Christi Bay.  The hardest hit areas included the Corpus Christi metro area, Port Aransas, Aransas Pass, Robstown
and Portland.  In Corpus Christi, 70 percent of residences suffered some damage.  For Portland and Port Aransas
90 and 75 percent respectively suffered home and business damage.  About 8,000 homes were destroyed, 13,850
homes suffered major damage, and 41,800 homes had at least minor damage.  Commerical losses included 252
businesses destroyed, 331 boats lost, and 310 farm buildings damaged from the Hurricane.  Over 3,000 power
poles were knocked down and mobile homes were shredded and a total loss.  The total property and crop damage
was estimated at $453.8 million ($2.5 billion 2010 dollars).  Celia was the costliest storm to hit Texas, surpassing
Hurricane Carla, a category 4 storm in 1961.

 

Storm Surge

Due to Hurricane Celia's late intensification just prior to landfall and its compact size, the storm surge was not 
significant.  The highest storm surge occurred at Port Aransas where the tides reached 9.2 feet on the beach and
9.0 feet at the jetty.  There was only minor damage in Port Aransas from the storm surge impact.  The tides range
from 3 to 5 feet from Corpus Christi north to Baytown and Galveston Texas.

 

Location

Highest Surge (feet)

Port Aransas Beach

9.2

Mustang Island

7.9

Lavaca Bay Park -
 Port Lavaca

5.8

Baytown

5.3

Rockport

5.0

Corpus Christi Bayfront

4.9

Freeport - 
Dow Chemical Plant

4.9

La Porte

4.8

 

Tornadoes

Hurricane Celia produced several tornadoes that affected various parts of South Texas.  The number of tornadoes
was much less than what occurred in 1967 from Hurricane Beulah.  One of the eight tornadoes killed a man near
Lake Corpus Christi and caused 2 injuries.  The eight tornadoes occurred in the following locations:
Port O'Connor, Lake Corpus Christi to 1 mile north of Sandia, 4 miles southeast of Refugio, near Yoakum in
DeWitt County, 10 miles west of Dilley in Frio County, north of Katy in Harris County, and Alvin in Brazoria County.

 

Rainfall

Celia also differed from Hurricane Beulah in 1967, which was a slow and large cyclone that produced widespread
flooding across South Texas.  Beulah produced record flood levels on the Nueces River basin.  Since Hurricane
Celia was compact and fast moving when it crossed the Coastal Bend rainfall amounts ranged from 5 to 7 inches,
with a maximum of 7.26 inches at Robstown.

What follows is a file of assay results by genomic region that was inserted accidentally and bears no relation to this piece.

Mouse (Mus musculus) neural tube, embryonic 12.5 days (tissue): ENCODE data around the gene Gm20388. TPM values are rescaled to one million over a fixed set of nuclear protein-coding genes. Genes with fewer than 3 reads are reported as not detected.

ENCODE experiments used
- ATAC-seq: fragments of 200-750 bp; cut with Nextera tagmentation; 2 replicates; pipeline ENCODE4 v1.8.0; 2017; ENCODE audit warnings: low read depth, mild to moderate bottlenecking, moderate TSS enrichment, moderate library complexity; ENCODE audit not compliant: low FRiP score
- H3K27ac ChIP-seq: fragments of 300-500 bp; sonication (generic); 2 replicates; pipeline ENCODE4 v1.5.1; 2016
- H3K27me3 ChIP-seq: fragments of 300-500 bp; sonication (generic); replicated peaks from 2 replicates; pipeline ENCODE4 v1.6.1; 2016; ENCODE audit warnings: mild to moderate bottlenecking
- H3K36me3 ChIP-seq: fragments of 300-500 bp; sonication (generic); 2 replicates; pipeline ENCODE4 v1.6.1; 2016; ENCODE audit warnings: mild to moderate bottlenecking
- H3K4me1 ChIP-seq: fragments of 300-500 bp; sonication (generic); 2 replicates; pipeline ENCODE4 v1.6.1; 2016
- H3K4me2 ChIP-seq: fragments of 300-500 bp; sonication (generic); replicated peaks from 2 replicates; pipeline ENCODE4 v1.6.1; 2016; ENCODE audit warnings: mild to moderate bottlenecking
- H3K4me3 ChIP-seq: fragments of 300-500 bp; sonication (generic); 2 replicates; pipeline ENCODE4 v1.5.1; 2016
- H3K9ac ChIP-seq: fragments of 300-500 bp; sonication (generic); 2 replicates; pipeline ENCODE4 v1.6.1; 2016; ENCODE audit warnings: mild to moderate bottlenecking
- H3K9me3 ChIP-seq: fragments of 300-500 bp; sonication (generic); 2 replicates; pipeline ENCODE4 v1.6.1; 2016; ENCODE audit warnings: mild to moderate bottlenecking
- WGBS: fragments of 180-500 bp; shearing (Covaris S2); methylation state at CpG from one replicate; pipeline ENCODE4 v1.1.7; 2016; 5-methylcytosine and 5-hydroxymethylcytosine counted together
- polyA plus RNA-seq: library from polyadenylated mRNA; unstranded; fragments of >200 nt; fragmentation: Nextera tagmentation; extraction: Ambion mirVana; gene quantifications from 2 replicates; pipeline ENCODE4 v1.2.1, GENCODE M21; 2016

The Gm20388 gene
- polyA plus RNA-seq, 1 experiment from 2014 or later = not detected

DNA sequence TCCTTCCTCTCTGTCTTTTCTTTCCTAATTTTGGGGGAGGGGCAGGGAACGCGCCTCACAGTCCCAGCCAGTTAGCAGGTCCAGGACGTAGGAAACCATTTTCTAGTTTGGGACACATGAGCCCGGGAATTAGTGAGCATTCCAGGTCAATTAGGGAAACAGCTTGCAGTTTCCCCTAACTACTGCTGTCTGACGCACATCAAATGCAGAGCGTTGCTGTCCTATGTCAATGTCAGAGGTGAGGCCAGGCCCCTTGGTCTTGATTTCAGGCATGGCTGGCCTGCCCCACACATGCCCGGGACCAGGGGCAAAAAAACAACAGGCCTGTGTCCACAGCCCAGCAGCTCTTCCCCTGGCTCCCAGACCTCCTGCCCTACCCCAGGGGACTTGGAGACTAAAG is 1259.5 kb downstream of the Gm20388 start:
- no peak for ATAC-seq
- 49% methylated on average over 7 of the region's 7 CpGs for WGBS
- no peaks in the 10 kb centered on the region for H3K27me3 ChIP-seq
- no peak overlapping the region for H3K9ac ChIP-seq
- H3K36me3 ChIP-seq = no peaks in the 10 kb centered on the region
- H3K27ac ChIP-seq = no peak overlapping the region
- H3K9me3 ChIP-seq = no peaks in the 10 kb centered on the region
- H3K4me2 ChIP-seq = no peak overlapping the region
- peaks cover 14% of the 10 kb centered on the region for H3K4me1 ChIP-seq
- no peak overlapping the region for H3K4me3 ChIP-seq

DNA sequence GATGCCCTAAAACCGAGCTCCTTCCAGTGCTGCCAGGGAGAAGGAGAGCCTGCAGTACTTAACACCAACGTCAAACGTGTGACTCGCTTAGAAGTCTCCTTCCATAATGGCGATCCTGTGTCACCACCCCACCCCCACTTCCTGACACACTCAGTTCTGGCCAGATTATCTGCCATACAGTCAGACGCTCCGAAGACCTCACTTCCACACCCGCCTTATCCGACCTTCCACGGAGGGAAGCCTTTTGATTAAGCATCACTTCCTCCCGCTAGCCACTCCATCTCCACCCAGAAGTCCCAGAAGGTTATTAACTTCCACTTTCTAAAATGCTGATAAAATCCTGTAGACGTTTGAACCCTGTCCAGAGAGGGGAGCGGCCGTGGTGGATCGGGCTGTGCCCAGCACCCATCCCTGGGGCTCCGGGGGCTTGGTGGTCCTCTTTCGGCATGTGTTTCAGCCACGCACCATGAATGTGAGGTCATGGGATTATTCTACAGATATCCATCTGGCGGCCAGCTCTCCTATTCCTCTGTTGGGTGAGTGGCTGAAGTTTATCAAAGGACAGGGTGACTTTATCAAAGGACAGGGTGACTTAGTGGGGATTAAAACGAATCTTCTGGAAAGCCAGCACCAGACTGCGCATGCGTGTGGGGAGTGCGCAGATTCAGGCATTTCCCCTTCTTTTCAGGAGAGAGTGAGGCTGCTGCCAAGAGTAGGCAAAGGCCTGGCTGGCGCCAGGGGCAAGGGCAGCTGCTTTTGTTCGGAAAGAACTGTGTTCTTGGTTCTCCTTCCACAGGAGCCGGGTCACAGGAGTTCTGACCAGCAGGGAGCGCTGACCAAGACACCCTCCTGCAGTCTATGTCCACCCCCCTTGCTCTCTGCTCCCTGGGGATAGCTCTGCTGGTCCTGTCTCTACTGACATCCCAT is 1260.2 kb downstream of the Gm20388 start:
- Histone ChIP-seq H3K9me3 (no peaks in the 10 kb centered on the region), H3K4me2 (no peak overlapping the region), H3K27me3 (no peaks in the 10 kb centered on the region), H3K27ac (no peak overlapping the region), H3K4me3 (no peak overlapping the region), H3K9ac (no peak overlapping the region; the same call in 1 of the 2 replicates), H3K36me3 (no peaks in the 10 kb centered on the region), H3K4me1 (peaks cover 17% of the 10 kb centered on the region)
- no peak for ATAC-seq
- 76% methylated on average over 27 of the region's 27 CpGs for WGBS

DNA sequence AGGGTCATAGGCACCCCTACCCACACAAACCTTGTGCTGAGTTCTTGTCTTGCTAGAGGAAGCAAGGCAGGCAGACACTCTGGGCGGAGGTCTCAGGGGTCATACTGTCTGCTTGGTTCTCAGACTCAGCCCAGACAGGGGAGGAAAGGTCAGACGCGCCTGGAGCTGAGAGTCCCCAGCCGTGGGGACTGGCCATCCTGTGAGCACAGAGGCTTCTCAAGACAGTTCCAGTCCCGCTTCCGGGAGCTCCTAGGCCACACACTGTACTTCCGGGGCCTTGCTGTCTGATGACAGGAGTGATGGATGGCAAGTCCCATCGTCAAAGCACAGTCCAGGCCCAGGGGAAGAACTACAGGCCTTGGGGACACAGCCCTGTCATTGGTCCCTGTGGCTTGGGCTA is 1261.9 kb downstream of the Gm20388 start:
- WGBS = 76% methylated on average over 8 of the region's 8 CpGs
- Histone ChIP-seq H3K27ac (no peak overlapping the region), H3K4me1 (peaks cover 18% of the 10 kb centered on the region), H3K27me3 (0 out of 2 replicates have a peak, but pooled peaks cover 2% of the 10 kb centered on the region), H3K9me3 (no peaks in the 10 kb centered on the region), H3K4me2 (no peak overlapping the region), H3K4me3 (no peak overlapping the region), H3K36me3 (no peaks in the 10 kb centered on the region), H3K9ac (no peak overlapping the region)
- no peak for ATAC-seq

rainfall map

 

Satellite Imagery

Satellite imagery was coming out of its infancy in 1970, but there were several visible satellite images taken of
Hurricane Celia.  The image below depicts the life cycle of the Hurricane from July 30th to August 6th.

Satellite Series

The visible image most notable was when Hurricane Celia was making landfall on the south Texas Coast on the
afternoon of August 3rd and the eye of the storm can been seen near Port Aransas.

Eye of Celia

 

Steering Pattern

A persistent upper level high pressure system was over the southern Rockies eastward into the Southeast United
States on July 31st (upper left quadrant below).  When Celia moved into the southern Gulf of Mexico on August
1st (upper right quadrant), the high pressure steered the storm to the west-northwest.  The forecasts at the time
expected Celia to make a turn to the northwest and impact the upper Texas Coast.  However, as seen in the lower
right quadrant below, the high pressure did not shift to the east until the evening of August 3rd, when Celia was 
making landfall in South Texas.  Celia moved northwest to about El Paso Texas when it was a tropical depression
by August 5th.

August 1 August 2
0000 UTC 1 August 1970 500-mb winds (~20,000 ft). 0000 UTC 2 August 1970 500-mb winds.
August 3 August 4
0000 UTC 3 August 1970 500-mb winds. 0000 UTC 4 August 1970 500-mb winds.

 

Local Statements

The National Weather Service (NWS) issued several local statements for Hurricane Celia.  The statements
updated the hazardous situation when Celia approached the coast.  The statements indicated the "ESSA
Weather Bureau" in Corpus Christi, since at the time the NWS was under the parent agency named the
Environmental Science Services Administration (ESSA), which was later reorganized to become the National
Ocean and Atmospheric Administration (NOAA).

 

August 2nd 11 am

August 3rd 8 am

August 2nd 1 pm

August 3rd 9 am

August 2nd 3 pm

August 3rd 11 am

August 2nd 5 pm

August 3rd Noon

August 2nd 7 pm

August 3rd 1 pm

August 3rd 3 am

August 3rd 2 pm

August 3rd 5 am

August 3rd 440 pm

August 3rd 7 am

Storm Report

 

Image Gallery

The images below in color were taken in the Annaville area.  The black and white photos were selected from
a variety of areas across the Coastal Bend of Texas.

       
       
       
       
       
       

 

All category 3 storms since 1960 All hurricanes
All category 3 Hurricanes since 1960. All hurricane tracks for South Texas.

Page Created by Alex Tardy - WFO Corpus Christi